Bio

For reasons immaterial I’ve lately had occasion to read “bios”, those short biographical profiles normally written by oneself or one’s agent or publicist for predominantly commercial purposes. The bumf contained in the bios is invariably complimentary; and, as a result, the substance is somewhat suspicious or sufficiently attenuated as to be both uninventive and in some measure questionable. Especially when one knows the person about whom the bio is written, there is often a frigid disparity between that personal acquaintance and what one reads. It isn’t so much that there are incongruities but rather critical gaps.  What it is that expresses a person’s particular characteristics is seldom reflected in these so-called life stories of limitless triumph. It causes me to doubt or to diminish the profitability of the production.

The bio is frequently a statement of what the subject wishes were true as opposed to what is true, as though by mere conjecture a raw history can be artistically manipulated for public digestion. And even if truth (or fact) were too complicated a theme to encompass the deeper psychology of one’s portrayal, the content seldom throws back what are inspiring insights into the mind of the person.

So how does one compose a bio? It is not meant to be of the sterile nature of an obituary, a purely historic and usually celebratory record. It is frequently intended to be an animate, organic and gingered up narrative.

My speculation is that the more engaging account will attach not to what one did; rather why one did it. Achievement is by definition after the fact.  Plus it is technically possible for anyone to accomplish anything.  What isn’t however as suffusive is the spirit that provoked the initial ambition. For example I know a chap who became a lawyer. He hated the profession. He pursued the goal not because he wanted to rather because his father (a physician) and his older brother (a lawyer) wanted him to. It required some life-changing events (the murder of his estranged wife by her paramour) to precipitate an equally life-altering redirection of his ambitions. He got out of law and devoted most of what time remained of his active life to his first love, theatre. And he was damn good at it in spite of it having been a late awakening!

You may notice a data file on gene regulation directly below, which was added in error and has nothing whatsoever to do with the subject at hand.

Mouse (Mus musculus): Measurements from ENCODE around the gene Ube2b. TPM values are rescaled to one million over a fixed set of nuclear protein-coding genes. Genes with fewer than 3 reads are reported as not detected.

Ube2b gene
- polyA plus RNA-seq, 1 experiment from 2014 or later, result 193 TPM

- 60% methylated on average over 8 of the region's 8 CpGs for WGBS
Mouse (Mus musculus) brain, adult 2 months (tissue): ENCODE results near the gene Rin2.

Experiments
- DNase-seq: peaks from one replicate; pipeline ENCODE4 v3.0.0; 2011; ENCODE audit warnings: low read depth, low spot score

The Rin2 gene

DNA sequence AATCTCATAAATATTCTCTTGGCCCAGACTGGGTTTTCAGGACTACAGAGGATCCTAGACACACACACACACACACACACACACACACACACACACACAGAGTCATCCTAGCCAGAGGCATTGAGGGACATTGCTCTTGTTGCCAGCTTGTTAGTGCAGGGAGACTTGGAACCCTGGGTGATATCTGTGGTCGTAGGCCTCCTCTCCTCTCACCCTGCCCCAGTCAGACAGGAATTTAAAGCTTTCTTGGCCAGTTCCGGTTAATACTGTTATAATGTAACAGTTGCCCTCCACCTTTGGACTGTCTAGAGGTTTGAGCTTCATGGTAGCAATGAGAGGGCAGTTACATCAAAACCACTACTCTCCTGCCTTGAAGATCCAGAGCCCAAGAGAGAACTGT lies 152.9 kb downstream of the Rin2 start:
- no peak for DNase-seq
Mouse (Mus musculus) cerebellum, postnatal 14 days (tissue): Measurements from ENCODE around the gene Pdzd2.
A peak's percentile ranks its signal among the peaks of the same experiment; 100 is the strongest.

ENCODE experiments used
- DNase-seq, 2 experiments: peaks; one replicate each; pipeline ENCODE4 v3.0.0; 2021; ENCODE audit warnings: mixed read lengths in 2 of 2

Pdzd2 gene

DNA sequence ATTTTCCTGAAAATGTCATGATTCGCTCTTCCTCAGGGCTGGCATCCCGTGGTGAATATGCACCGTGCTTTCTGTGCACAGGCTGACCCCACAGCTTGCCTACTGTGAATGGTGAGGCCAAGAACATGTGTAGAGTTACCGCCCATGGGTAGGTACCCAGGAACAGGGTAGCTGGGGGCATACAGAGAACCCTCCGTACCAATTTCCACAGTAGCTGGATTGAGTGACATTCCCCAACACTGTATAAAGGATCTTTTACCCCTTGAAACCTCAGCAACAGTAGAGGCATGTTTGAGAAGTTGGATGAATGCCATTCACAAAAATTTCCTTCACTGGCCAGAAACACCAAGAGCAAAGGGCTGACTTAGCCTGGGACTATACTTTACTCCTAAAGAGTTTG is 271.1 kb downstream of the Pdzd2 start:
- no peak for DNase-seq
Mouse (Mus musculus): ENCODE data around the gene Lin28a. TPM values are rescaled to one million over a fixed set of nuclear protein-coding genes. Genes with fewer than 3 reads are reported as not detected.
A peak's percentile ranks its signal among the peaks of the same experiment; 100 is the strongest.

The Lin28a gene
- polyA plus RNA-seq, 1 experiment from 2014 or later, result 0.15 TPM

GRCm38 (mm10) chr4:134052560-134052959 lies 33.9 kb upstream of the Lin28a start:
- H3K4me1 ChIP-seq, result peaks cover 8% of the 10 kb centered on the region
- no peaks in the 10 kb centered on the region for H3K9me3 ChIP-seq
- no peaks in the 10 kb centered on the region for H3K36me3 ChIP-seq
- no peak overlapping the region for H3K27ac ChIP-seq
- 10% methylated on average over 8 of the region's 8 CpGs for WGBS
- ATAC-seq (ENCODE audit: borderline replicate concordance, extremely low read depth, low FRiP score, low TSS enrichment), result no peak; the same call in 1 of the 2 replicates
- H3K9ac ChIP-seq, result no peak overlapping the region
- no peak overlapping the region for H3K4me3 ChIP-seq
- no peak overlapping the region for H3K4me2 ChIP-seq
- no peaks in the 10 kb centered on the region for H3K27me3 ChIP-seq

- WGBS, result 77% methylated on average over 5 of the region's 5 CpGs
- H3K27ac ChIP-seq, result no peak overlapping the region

How, I then ask, does one relate those inspirational circumstances in a bio even if limited to the communicable facts?

Perhaps the confession is that it is impossible to insinuate a biography sufficiently to touch upon the imperatives underlying the predominantly dry and impersonal details. Perhaps we, the unwitting reader, do not wish to enlighten ourselves with chronicles of such perspicuity.  It does nonetheless jeopardize the mileage of the bio if it were exhausted by no more than the saccharine information of a curriculum vitae. Surely even a brief summary of one’s life is more nutritious than what amounts to a sale’s sticker on an automobile windshield. I reckon too that if one has time to record a 30-character VIN then there is time enough to say a telling word about one’s first childhood recollection?

I am betraying my implication that the raw data of life, undressed and sometimes ambiguous, is often more trenchant than a presentation plate of cultured products. Nor, I suggest, is the obstruction to such edification purely literary or logical.  Indeed much of our personal dynamic and expression is based on a broad and often unintelligible source (though we as regularly seek to dilute the substance of our nature to fit some manufactured appearance).

What it is that prompts each of us to do what we do is not a clinical expression. What keeps us awake at nights?  What do we consider our failings? What fears have we about conversing with others?  What constitutes elevation and recommendation within our own minds? What do we do or employ to distance ourselves from things? Wherein lies our comfort? By what measure do we adjudge others? What are our greatest fears? Is success something we want?

I’m persuaded to imagine that an accomplished bio is one which touches upon the ephemeral thoughts, anxieties and pleasures which colour one’s daily existence not a platform speech.  To be of truly commercial import, the bio should in my opinion say more than the stock and expected rubbish about consummation. There are two ways down a river; viz., where to go and where not to go. Both have their peculiar elucidations.